As President Barack Obama prepares to leave office, CHRISTOPHER JACKSON looks at his administration from the perspective of an observer in the UK, and explains why we’ll miss him.
I have been recalling the day when Barack Hussein Obama was elected president of the United States. The reflection is of a strange kind: a pleasant one that also engenders melancholy. It might be that the world is always losing a portion of some original innocence. 2008 felt at the time a sober moment compared with, say, the 1990s when the world had time to pause and debate the sex life of Bill Clinton, and not everyone had yet heard of Al-Qaida. At the time of Obama’s election, with the Iraq troop surge and the onset of the financial crisis, we felt in need of some Great Leader to come and fix things. But with Donald Trump, the possible unraveling of the EU and the deeds of ISIL uppermost in people’s minds, 2016 seems of another seriousness altogether.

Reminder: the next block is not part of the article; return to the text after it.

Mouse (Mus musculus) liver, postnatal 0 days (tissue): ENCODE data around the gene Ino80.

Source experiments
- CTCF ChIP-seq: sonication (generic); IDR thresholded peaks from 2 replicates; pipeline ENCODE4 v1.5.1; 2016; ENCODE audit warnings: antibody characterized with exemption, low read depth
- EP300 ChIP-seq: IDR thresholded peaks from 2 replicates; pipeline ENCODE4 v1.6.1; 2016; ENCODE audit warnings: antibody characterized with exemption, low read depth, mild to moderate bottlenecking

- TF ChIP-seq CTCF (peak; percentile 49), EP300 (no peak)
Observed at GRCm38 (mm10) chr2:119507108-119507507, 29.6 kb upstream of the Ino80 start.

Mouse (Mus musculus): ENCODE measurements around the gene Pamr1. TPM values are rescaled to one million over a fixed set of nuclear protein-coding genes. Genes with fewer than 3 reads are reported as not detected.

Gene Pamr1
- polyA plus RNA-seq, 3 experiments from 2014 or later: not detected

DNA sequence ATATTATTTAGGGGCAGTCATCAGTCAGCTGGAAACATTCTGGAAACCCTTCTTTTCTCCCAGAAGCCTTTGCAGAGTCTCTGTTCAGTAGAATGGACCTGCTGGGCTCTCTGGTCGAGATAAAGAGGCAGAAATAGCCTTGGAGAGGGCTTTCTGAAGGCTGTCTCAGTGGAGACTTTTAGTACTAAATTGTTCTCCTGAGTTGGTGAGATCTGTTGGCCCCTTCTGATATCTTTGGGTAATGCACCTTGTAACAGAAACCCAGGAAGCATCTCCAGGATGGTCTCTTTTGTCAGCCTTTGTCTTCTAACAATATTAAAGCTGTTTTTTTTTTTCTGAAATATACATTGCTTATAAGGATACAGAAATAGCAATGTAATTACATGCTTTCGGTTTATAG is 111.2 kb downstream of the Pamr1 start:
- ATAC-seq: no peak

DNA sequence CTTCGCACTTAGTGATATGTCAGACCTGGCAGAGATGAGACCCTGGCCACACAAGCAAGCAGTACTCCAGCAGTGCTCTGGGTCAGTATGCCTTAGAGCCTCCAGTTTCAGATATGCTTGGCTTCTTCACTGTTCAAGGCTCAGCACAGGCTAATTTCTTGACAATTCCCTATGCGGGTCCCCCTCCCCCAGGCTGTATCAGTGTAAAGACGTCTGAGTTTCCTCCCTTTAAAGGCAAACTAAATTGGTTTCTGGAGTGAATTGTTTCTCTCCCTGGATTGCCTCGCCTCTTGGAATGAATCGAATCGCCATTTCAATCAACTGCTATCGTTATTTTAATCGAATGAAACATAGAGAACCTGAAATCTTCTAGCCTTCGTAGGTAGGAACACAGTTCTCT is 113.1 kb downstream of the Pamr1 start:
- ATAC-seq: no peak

2008, London. I recall the three of us — my sister, my girlfriend now wife, and a younger version of me — all crammed in our Pimlico living room. We had pledged to stay up all night — as long as it took to experience the Historic Moment. We had determined to make it through until at least Obama’s victory speech.
It was a near landslide — even Indiana had turned blue! — and Obama walked out at about 5 a.m. GMT with his young family to address what we already thought of as a new America.